[136] It was some four days after this talk with the pilgrim that it was noised abroad in the camp that the King's fleet was at hand. There is a port, Scandalion by name, some three leagues from this place, where was a garrison of the Christians. The commander of this fort had despatched a swift runner with tidings of the King's coming. I myself was at the north gate of the camp when the man came, it being then an hour and a half or so after sunset, and the message which he brought was this, for I heard it with my own ears, as he delivered it to the captain of the gate: "At sunset the fleet of the King of England, forty ships or thereabouts, cast anchor in the harbour of Tyre. It may be looked for, if the wind hold good, about noon to-morrow." Scandalion is some three leagues and a half from the camp, and the runner had done his work bravely. He had come the sooner, he said, but that the light failed him when his journey was three parts done, and 'tis ill running in the dark, as I, having been a post in years past, know full well.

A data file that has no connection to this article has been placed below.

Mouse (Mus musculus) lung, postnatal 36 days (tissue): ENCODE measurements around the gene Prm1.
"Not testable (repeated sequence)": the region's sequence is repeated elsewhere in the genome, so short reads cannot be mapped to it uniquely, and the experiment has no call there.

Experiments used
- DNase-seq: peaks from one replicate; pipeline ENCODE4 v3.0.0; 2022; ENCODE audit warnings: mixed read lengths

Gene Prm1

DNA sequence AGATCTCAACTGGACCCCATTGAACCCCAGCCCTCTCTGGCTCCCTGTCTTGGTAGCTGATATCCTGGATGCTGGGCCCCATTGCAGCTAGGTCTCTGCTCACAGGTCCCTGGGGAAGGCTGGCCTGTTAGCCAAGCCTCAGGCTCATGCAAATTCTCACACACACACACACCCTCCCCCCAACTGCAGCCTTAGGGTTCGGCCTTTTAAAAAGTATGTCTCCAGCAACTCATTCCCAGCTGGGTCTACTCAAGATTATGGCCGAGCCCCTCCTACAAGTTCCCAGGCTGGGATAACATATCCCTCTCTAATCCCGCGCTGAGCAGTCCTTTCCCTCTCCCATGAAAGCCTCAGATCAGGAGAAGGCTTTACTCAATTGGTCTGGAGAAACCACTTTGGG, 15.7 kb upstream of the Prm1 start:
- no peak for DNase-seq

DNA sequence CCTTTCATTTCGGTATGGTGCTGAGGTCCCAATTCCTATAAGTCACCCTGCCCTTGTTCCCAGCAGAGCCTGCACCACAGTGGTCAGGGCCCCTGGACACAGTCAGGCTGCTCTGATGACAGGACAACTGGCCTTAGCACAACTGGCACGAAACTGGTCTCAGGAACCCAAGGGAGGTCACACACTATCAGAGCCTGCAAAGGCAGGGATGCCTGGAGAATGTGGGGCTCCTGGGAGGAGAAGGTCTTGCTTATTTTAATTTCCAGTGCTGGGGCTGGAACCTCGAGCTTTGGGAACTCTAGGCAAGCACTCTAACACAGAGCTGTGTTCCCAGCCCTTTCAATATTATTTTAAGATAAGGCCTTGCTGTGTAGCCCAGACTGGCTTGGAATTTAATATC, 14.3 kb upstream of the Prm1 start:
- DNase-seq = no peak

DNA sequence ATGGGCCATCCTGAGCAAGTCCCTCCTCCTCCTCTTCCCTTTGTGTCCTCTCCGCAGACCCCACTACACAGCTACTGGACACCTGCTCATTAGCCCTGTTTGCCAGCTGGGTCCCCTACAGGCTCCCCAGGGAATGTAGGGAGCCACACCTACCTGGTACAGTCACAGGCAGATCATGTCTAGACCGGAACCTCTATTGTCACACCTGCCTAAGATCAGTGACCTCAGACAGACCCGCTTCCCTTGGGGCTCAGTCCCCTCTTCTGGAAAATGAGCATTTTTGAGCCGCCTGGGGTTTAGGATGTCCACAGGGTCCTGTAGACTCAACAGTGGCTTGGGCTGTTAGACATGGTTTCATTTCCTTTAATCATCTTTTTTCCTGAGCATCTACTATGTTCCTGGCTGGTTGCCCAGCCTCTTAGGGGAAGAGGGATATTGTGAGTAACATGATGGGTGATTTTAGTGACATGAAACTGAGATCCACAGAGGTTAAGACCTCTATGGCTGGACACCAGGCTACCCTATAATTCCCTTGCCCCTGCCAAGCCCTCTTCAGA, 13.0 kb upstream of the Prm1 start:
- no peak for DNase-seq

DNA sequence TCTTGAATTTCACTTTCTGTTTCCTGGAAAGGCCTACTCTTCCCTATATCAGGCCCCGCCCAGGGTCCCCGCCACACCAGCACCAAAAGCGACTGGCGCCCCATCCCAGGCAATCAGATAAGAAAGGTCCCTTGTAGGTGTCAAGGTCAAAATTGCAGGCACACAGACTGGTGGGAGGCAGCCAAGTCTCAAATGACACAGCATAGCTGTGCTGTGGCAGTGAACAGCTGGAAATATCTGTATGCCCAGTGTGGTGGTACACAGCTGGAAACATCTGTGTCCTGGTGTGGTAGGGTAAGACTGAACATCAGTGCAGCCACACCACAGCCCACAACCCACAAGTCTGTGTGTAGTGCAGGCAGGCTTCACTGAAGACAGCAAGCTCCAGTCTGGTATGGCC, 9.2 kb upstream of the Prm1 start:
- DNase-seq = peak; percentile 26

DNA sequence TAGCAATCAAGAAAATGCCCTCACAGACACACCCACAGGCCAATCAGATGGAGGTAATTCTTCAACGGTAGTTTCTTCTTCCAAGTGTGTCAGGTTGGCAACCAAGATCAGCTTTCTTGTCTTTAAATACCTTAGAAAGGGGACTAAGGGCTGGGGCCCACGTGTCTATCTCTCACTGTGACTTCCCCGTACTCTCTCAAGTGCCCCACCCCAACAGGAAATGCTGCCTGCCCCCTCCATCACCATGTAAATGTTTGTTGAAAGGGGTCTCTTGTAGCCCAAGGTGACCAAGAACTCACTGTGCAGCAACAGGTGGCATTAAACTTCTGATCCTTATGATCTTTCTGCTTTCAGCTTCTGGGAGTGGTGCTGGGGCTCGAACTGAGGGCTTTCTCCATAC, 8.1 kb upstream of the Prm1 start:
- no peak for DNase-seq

No man can tell the joy that there was in the camp when these tidings were known. I take it that there were few that slept that night, so [137] busy were they in talking of the mighty things that King Richard would do. And as for the runner, 'twas a lucky day and a profitable journey for him. Every man must hear the tidings for himself, though indeed there was nothing to be told but what has been written already. Nor did they share their gifts. A full pouch did he carry away with him, not, I believe, without some gold pieces in it. One such piece he had to my certain knowledge from King Philip, who must needs show delight in the coming of his brother king, whatever he may have felt in his heart.